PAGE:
First Lines: At home, I have a poster on my wall of a rose that’s bleeding. Its petals are white, and red liquid oozes from its heart, thick and glistening warm. Only, if you look very close, you can see the droplets are coming from above, where a little girl’s wrist–camouflaged by a cluster of leaves–has been pricked by thorns as she reached inside to catch a monarch.
I’ve been putting this book off for a while, for a couple reasons, I guess. While I like A.G. Howard’s work (Splintered), she can be a little bit…much. Also, this book has a 3.37 rating on Goodreads, which worried me that it might not be that great.
Rune Germaine has the voice of an angel–but every time she finishes a performance, she feels sick and drained. Convinced that it’s just stage fright and proper direction will help, her mother sends her off to a French boarding school for the arts, rumored to have a connection with the Gaston Leroux and The Phantom of the Opera. Shortly after arriving at RoseBlood conservatory, Rune starts to think maybe something otherworldly is happening here. There’s a mysterious boy in the graveyard who disappears as quickly as he appears. But as Rune starts to form a friendship with the boy, Thorn, who wears 19th century clothing as well, she finds that she’s cured when she’s near him. And Thorn may be falling for the girl with a voice from heaven, but he’s got to manage the real phantom…who will force Thorn to make the toughest decision of his life: lead Rune to her destruction or face the wrath of the phantom, a man who is the only father he’s ever know–and a very dangerous enemy.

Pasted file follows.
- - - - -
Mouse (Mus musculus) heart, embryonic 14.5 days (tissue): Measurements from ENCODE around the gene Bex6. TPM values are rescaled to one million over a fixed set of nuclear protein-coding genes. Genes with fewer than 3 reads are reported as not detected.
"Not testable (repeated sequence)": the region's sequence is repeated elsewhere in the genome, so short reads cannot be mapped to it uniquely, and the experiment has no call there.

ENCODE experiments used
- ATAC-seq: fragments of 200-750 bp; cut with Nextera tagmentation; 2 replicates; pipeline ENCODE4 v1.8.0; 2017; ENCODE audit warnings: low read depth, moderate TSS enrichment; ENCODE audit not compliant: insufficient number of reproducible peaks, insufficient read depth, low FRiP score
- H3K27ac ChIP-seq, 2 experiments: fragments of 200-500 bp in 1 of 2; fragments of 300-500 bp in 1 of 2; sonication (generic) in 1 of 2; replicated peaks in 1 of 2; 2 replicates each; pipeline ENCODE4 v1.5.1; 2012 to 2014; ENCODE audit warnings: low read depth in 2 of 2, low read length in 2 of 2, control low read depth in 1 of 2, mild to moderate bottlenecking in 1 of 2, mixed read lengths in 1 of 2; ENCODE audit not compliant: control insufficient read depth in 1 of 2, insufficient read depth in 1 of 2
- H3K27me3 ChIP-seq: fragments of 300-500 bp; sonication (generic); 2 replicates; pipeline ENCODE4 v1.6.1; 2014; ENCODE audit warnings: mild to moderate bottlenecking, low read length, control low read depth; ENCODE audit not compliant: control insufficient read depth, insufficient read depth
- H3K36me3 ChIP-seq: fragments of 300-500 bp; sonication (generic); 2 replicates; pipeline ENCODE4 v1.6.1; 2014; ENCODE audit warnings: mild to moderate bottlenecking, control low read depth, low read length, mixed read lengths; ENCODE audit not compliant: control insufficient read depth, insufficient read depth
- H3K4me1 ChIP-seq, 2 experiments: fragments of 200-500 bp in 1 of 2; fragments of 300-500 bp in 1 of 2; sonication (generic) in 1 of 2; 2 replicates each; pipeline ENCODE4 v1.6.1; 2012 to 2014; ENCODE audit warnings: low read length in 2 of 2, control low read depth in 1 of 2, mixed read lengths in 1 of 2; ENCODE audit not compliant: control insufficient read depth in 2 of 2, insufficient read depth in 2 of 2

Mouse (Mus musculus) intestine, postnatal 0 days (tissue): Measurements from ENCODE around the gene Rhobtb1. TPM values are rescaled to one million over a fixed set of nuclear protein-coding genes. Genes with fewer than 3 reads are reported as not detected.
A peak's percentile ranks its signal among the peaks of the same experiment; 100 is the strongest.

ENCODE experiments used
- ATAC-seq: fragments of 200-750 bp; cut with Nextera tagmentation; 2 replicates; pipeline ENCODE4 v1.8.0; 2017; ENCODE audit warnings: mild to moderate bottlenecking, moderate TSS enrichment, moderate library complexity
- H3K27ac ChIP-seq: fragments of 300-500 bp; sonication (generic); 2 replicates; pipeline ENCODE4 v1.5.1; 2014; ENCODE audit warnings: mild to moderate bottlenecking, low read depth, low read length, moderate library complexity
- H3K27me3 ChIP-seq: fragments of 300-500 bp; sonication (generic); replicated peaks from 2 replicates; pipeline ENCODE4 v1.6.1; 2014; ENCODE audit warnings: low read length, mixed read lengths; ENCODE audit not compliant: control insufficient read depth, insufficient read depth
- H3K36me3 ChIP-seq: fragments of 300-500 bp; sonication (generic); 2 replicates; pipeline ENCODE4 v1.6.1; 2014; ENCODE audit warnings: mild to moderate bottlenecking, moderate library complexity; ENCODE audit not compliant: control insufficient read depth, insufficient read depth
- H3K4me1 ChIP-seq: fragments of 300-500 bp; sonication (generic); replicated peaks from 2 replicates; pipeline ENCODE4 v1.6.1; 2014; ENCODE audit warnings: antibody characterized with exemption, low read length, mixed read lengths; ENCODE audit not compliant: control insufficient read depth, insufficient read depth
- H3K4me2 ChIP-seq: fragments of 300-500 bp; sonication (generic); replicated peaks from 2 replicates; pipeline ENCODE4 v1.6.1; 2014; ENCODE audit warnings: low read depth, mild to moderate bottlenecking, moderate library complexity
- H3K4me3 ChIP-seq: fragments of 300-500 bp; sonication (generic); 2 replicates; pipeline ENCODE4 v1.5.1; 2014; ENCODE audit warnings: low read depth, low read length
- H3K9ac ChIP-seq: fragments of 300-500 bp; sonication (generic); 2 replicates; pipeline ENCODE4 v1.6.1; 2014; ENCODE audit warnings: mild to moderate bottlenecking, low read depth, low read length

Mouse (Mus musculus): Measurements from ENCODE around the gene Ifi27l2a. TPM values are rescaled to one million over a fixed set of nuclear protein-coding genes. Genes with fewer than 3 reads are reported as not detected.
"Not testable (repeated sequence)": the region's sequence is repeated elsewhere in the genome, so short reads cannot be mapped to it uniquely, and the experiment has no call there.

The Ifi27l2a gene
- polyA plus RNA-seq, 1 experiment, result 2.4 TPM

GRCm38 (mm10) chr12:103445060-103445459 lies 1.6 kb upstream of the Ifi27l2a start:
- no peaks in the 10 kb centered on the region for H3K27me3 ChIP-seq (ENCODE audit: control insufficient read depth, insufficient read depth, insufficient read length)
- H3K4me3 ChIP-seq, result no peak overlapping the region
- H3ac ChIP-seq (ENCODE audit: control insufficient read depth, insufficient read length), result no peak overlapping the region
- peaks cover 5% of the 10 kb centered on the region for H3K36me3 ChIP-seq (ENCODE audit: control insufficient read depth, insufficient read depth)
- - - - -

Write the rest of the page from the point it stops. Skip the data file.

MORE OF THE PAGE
A.G. Howard has gained a reputation of being able to twist a well-known story into something new and fresh while still retaining the essence we love so much.
She really wasn’t off the mark with this one.
I rather enjoy the musical, which is most of my understanding of the Phantom of the Opera story, though I have read the book before. I’m just far more familiar with the musical. And it was nice to see those little bits and pieces I recognized crop up in this story.
Here, we are introduced to Rune, a young girl with the voice of an angel–and singing she can’t control. When she sings, it makes her sick. But she physically can’t stop herself from singing an aria if it gets into her head. She doesn’t even have to know the song–she’ll be able to sing it flawlessly. She’s starting to hate her gift, even though everyone else loves it. Rune starts off the story somewhat beat-down and lost, fearful that this new start at a French music school is going to be just as disastrous as life in Texas. As the story continues on, it was really cool to see her change.
But I won’t lie, the mysterious Thorn was really more to my taste. When he narrated the story, I felt like the story moved so much faster and was so much more interesting. He has a dark past, secrets, and a simple hope for a better future that he’s not sure exists for him. He was actually really sweet and I kind of love him.
It’s hard to miss that some people really seem to dislike this book and I can’t pretend I don’t know why. Parts in the middle are really slow. And some parts are really weird. (There’s one twist I won’t spoil, but when I read it, my first reaction was, “Oh great. Here we go,” with an eye roll.) It wasn’t what I expected–or really even wanted–but I kept with the story and I actually liked how it ended.
I have a hard time pinning this story down. It’s urban fantasy, but not really. It’s a tale of magic, but it’s also not? It’s a retelling, but it’s a totally new story too. I guess maybe this is the kind of book you need to look into yourself to figure out what it is because I think most people will categorize it as something different.
I liked it. It wasn’t my favorite fantasy/urban fantasy/retelling ever, but it had its moments.